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MBA Faculty Lunch Series: Professor Simon Johnson

by MBA Program Office

Academic

Wed, 18 Apr 2018

11:45 AM – 1:00 PM

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Description

The Faculty Lunch Series is an opportunity for twelve MBA students to join a Sloan faculty member for lunch and conversation. Ask faculty about their research, courses they’re teaching or planning to teach, how their work relates to what’s happening in the world - whatever interests you and your classmates. Professor Simon Johnson will host the third lunch of the Spring series on Wednesday, April 18th from 11:45am-1pm. Location is TBD but local to MIT Sloan.

Simon Johnson is the Ronald A. Kurtz (1954) Professor of Entrepreneurship at the MIT Sloan School of Management, where he is also head of the Global Economics and Management group and chair of the Sloan Fellows MBA Program Committee. He cofounded and currently leads the popular Global Entrepreneurship Lab (GLAB) course – over the past 16 years, MBA students in GLAB have worked on more than 500 projects with start-up companies around the world.

Students who RSVP will be selected via randomized lottery, providing equal opportunity to those who have signed up. Please note that students who have not attended a Faculty Lunch Series will be given priority. Those students who are selected will receive an email 5 days before the event with details.

For questions, please contact Katy Bertman, kbertman@mit.edu.

Sponsored by the MBA Program Office.
Dress Casual (jeans ok)



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Speakers

Simon Johnson

Professor, Global Economics and Management

Simon Johnson is the Ronald A. Kurtz (1954) Professor of Entrepreneurship at the MIT Sloan School of Management, where he is also head of the Global Economics and Management group and chair of the Sloan Fellows MBA Program Committee. He cofounded and currently leads the popular Global Entrepreneurship Lab (GLAB) course – over the past 16 years, MBA students in GLAB have worked on more than 500 projects with start-up companies around the world.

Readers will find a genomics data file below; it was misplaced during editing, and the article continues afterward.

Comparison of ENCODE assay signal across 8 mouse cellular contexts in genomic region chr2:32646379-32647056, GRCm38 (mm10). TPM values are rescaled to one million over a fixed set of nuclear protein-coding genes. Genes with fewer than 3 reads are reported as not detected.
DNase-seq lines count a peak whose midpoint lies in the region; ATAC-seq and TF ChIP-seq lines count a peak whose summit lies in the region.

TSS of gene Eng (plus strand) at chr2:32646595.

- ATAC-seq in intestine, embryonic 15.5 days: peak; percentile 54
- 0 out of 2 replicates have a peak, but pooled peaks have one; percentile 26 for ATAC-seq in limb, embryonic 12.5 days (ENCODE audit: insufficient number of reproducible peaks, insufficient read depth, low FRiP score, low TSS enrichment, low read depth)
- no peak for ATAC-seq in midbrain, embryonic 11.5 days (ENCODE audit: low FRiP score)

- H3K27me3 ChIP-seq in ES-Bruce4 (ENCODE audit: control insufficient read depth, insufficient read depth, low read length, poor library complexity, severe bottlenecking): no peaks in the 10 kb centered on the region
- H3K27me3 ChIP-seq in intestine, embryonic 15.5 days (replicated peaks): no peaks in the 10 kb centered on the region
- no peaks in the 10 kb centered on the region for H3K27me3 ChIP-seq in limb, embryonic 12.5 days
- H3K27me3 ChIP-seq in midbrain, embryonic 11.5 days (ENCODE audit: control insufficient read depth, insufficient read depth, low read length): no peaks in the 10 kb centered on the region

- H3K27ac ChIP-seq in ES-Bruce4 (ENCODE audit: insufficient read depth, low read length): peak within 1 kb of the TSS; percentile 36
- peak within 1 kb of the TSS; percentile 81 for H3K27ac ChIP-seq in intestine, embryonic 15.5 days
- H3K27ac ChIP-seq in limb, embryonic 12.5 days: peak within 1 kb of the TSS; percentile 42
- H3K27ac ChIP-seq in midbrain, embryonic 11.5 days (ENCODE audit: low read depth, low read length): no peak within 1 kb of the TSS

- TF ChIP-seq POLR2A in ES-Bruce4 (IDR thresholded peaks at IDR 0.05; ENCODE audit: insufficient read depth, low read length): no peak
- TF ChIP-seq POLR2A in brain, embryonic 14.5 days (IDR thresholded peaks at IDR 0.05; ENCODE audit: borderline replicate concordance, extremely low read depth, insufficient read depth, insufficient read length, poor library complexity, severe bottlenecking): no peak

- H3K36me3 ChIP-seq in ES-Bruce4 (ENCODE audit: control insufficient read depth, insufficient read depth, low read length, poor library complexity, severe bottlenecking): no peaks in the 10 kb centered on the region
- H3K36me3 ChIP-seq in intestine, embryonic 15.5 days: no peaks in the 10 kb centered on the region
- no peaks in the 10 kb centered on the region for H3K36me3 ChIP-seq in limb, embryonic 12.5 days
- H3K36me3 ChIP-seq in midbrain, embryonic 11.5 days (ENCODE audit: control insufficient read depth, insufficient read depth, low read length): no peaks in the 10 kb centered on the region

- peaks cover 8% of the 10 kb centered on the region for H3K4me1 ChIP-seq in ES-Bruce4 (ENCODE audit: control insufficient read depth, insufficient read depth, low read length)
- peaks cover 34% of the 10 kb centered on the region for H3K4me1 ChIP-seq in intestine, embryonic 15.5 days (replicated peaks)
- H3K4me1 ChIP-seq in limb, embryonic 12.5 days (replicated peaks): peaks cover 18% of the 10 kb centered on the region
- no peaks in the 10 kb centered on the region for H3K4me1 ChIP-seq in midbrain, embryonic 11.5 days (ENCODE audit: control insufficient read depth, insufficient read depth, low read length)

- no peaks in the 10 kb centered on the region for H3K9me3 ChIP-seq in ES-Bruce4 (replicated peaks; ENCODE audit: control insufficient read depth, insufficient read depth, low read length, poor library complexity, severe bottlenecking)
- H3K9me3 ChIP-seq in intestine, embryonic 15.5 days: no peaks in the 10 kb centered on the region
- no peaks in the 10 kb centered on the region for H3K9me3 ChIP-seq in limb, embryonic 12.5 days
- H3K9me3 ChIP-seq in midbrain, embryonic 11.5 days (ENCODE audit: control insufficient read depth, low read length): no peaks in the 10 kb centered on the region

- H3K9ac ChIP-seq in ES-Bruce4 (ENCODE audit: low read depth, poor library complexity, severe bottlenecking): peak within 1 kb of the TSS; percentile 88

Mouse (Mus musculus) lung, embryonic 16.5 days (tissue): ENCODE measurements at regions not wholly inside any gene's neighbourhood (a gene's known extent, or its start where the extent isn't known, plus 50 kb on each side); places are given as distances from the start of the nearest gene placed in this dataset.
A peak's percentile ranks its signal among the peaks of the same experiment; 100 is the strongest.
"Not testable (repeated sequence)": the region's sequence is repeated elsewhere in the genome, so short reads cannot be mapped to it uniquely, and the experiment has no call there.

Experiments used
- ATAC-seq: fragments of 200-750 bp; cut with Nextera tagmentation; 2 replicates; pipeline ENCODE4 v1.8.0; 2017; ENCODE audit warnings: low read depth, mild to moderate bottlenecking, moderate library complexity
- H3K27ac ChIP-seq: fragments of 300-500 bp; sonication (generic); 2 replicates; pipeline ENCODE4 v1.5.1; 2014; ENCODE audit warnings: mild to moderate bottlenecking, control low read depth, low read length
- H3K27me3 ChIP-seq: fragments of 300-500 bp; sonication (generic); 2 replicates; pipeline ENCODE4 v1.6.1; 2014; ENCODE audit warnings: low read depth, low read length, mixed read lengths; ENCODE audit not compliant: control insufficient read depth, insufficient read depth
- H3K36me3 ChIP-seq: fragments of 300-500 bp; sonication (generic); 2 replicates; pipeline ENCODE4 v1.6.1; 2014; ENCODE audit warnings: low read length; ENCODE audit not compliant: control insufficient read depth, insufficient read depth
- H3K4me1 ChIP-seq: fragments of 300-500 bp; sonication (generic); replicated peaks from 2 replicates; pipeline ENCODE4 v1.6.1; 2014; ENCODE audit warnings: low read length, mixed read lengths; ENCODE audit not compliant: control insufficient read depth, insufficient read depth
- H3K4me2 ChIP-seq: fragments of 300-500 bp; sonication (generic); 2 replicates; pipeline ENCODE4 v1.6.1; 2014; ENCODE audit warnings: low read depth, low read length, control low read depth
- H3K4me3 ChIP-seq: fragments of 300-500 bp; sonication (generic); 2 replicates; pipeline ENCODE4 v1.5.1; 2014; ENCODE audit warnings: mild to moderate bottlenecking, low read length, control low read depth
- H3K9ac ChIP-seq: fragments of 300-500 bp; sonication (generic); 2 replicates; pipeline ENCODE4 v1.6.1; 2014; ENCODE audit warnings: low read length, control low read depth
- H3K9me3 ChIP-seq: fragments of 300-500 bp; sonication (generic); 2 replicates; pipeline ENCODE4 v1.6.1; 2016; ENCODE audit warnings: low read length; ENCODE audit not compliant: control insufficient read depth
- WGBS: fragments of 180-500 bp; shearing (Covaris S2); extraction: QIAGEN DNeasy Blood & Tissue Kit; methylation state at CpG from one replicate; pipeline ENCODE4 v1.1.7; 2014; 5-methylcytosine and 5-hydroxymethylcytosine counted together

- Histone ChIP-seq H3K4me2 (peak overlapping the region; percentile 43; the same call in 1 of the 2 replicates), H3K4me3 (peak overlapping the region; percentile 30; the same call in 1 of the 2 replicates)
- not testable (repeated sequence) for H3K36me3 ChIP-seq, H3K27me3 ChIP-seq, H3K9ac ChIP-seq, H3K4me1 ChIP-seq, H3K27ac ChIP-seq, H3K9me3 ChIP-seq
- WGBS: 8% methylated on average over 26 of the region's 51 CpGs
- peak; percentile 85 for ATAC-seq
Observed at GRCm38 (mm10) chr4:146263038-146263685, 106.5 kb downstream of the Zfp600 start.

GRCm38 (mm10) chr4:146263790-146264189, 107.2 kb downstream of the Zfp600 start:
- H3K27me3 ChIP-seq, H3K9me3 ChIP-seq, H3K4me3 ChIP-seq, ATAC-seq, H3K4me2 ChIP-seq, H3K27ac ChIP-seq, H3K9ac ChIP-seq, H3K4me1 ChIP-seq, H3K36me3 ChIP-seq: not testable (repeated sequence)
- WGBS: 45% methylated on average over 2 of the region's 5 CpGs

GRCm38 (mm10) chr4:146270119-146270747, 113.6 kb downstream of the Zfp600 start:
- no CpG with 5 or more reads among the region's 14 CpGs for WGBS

He also works closely with Joi Ito, head of MIT’s Media Lab, on the Digital Currency Initiative (DCI). Specifically, Johnson supervises research projects related to blockchain technology, and teaches a course (with Michael Casey and Brian Forde) on this fast developing business sector. Johnson is not an investor in bitcoin or any bitcoin-related startups, but he works closely with MIT students and others who want to build better companies.

Johnson is a senior fellow at the Peterson Institute for International Economics in Washington, D.C., a cofounder of BaselineScenario.com, and a member since inception of the FDIC’s Systemic Resolution Advisory Committee. In July 2014, Johnson joined the Financial Research Advisory Committee of the U.S. Treasury’s Office of Financial Research (OFR); he chairs the recently formed Global Vulnerabilities Working Group.

Johnson has been a member of the private sector Systemic Risk Council since it was founded by Sheila Bair in 2012; this group is now chaired by Sir Paul Tucker. From April 2009 to April 2015, he was a member of the Congressional Budget Office's Panel of Economic Advisers. In March 2016, Johnson was the third Distinguished Visiting Fellow at the Central Bank of Barbados.

“For his articulate and outspoken support for public policies to end too-big-to-fail”, Johnson was named a Main Street Hero by the Independent Community Bankers of America (ICBA) in 2013. In April 2015, the Washington Examiner placed Johnson at #11 on their list of New Voices for 2015. In November 2015, Johnson joined the advisory council of Intelligence2 Debates.

Over the past seven years, Johnson has published more than 300 high impact pieces in the New York Times, Bloomberg, The Washington Post, The Wall Street Journal, The Atlantic, The New Republic, BusinessWeek, The Huffington Post, The Financial Times, and Project Syndicate.

“The Quiet Coup” received over a million views when it appeared in The Atlantic in early 2009. His book 13 Bankers: the Wall Street Takeover and the Next Financial Meltdown (with James Kwak), was an immediate bestseller and has become one of the mostly highly regarded books on the financial crisis. Their follow-up book on U.S. fiscal policy, White House Burning: The Founding Fathers, Our National Debt, and Why It Matters for You, won praise across the political spectrum. Johnson’s academic research on economic development, corporate finance, and political economy is widely cited.

From March 2007 through the end of August 2008, Johnson was the International Monetary Fund's Economic Counsellor (chief economist) and Director of its Research Department. He also helped to found and run the NBER Africa Project; four volumes are forthcoming from the University of Chicago Press.

Johnson holds a BA in economics and politics from the University of Oxford, an MA in economics from the University of Manchester, and a PhD in economics from MIT.

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MBA Program Office

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Cancellation Policy

Event organizers need a firm commitment for food and/or materials

Cancellation Policy:
  • If you need to cancel, please do so 48h prior to the event